The Executive Perspective: Top 7 Things You Must Consider for SharePoint 2010

By Scott Jamison (@sjam): SharePoint 2010 is a popular tool for creating Intranets, customer portals and almost any web-based solution. It’s a powerful product that can address an impressive number of business solutions. With all of the power SharePoint has to offer, and the money you’ll likely spend on deployment, it’s important to get certain things right. In this article, I’ll cover the top seven things that executives must consider when deploying SharePoint 2010. So if you’re thinking about SharePoint, or are revisiting a stalled deployment to give it a kickstart, read on.

Customizing SharePoint: Start with the Solution or the Business Problem?

Jennifer Mason (@jennifermason): Before you begin adding customization tools to SharePoint to create a solution for your business, you must understand your company’s business problem. In this article, I cover a few important areas you need to address before you look at technology.

One of the most powerful features of SharePoint is the ability to quickly combine out-of-the-box features to build a complete solution. With a little training you can create sites, workspaces, libraries and even charts and reports. Combining these together you can develop total solutions, like corporate intranets, FAQ Sites, Knowledge Bases and even Project Management solutions. All of these solutions have the potential to provide a tremendous amount of value to the organization.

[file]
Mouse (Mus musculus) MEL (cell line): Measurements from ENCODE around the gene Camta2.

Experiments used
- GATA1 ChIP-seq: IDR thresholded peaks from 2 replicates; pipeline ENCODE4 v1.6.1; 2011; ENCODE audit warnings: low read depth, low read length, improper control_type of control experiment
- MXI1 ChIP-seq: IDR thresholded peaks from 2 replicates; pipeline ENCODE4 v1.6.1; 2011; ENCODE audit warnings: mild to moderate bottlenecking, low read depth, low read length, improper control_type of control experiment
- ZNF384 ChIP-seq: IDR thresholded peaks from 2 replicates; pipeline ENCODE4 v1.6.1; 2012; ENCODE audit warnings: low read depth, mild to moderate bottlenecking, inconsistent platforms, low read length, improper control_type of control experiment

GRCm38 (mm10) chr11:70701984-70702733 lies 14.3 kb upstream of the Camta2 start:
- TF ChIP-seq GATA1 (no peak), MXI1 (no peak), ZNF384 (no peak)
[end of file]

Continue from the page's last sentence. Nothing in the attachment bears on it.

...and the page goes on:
There is much advice and direction in the community on how to build these solutions. In fact, there probably isn’t a solution that you are looking to build in SharePoint that hasn’t been built before. But even though I have listed several very common solutions, there is still one factor that makes your implementation stand apart from others — you! Your organization is unique, and just like snowflakes there aren’t any two organizations that operate the same. This means that while all organizations may need a common set of solutions, they still need the ability to really customize those solutions so that they are a good fit for their environment.

This is where the power of SharePoint really becomes evident. Because of the available customization tools, you can build exactly what your organization needs. This means you can quickly implement very custom solutions to address your biggest business problems. The key to the success of these solutions is the relationship between the solution and the business problem. In order to really satisfy the business requirements, you need to be willing to throw the technology out the window and focus on clearly understanding the problem.